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Postcard

What the World's Most Oppressive Walls Look Like on Berlin's Old One

Photographer and Berliner Kai Wiedenhöfer was there when his city's infamous wall came down, after decades of separating the city from itself. Like many at the time, Wiedenhöfer thought that event would mark the end of politicians erecting barriers to divide people and nations from each other.

More than 20 years later, such ideas seem laughable. So Wiedenhöfer decided to travel the world and visit other barriers that persist.

He shot walls in Baghdad, Korea, Cyprus, Mexico, Morocco, Israel and Belfast. Today, his images can be seen at the longest remaining stretch of the Berlin Wall, a project Wiedenhöfer fittingly titled, "Wall on Wall."

In it, 30-foot by 10-foot panoramic photos of the eight different border walls (including Berlin) are pasted along the concrete barrier opposite the East Side Gallery. Wiedenhöfer shot the images between 2003 and 2012. He also spent parts of the last five years trying to get permission from the city to display his project.

“Wall on Wall" finally made its debut earlier this week and will run through Sept. 13, 2013.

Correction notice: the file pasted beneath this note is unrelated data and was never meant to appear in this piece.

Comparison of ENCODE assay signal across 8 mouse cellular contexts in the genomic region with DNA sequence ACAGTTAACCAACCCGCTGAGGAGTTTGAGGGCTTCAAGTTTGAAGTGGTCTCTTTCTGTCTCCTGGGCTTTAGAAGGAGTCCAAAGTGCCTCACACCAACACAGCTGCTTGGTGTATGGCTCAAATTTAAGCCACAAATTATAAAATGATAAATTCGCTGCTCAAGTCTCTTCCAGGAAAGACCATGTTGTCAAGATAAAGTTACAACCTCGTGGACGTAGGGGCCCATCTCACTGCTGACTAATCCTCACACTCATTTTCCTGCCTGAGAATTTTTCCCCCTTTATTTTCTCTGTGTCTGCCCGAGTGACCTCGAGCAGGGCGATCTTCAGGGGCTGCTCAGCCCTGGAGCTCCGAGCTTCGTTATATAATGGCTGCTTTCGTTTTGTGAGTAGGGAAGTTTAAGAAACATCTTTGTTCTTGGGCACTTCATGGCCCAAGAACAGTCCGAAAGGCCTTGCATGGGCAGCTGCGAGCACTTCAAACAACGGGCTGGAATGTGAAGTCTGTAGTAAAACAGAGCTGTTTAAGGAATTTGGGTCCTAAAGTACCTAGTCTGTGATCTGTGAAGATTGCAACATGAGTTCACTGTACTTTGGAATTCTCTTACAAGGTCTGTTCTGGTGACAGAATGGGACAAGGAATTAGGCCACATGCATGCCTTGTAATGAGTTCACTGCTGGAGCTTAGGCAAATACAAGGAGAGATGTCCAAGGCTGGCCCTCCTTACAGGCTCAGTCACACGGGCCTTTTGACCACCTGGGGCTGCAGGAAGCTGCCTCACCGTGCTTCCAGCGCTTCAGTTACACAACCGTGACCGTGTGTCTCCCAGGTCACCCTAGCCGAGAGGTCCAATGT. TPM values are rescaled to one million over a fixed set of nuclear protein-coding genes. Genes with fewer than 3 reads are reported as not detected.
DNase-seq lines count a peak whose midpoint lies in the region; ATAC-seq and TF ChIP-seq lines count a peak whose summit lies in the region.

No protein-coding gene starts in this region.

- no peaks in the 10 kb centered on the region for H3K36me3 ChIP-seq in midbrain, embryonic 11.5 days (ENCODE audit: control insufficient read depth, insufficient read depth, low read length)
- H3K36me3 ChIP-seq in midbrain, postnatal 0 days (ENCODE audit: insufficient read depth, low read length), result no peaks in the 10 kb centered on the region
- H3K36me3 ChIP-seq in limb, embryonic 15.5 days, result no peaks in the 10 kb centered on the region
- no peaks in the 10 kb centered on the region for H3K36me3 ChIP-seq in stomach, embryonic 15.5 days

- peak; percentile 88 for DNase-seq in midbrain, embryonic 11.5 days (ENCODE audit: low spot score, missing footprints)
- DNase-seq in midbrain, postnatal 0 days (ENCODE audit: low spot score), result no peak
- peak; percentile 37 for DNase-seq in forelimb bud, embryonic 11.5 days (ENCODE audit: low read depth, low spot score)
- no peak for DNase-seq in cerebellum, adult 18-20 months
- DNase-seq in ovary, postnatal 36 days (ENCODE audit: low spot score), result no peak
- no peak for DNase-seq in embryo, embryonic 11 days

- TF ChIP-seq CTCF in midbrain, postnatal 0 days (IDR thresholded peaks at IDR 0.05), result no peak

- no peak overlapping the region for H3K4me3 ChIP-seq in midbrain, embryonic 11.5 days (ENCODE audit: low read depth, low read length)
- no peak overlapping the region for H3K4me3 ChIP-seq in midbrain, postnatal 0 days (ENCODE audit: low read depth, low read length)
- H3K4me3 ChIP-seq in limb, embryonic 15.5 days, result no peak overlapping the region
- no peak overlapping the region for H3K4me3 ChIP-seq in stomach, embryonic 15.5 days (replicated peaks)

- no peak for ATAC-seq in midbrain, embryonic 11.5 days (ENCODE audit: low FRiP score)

Via Reuters, a look at Wiedenhöfer's project now on display: 


A woman walks past a picture showing a border fortification in the West Bank by German photographer Kai Wiedenhoefer at the former Berlin Wall in Berlin, July 11, 2013. (Thomas PeterReuters)


A man cycles past a picture showing a border fortification in the Panmunjom demilitarized zone between North Korea and South Korea, July 11, 2013. (Thomas PeterReuters)


German photographer Kai Wiedenhoefer checks a print of his Wall on Wall exhibition at the former Berlin Wall in Berlin, July 11, 2013. (Thomas PeterReuters)


A man walks past a picture showing a border fortification in the West Bank, July 11, 2013. (Thomas PeterReuters)


An 1989 photograph shows an East German boarder guard during an exhibition at the former Berlin Wall in Berlin, July 11, 2013.  (Thomas PeterReuters)


People walk past pictures by Kai Wiedenhoefer at the former Berlin Wall, July 11, 2013. (Thomas PeterReuters)

Mark Byrnes is an associate editor at The Atlantic Cities. All posts »

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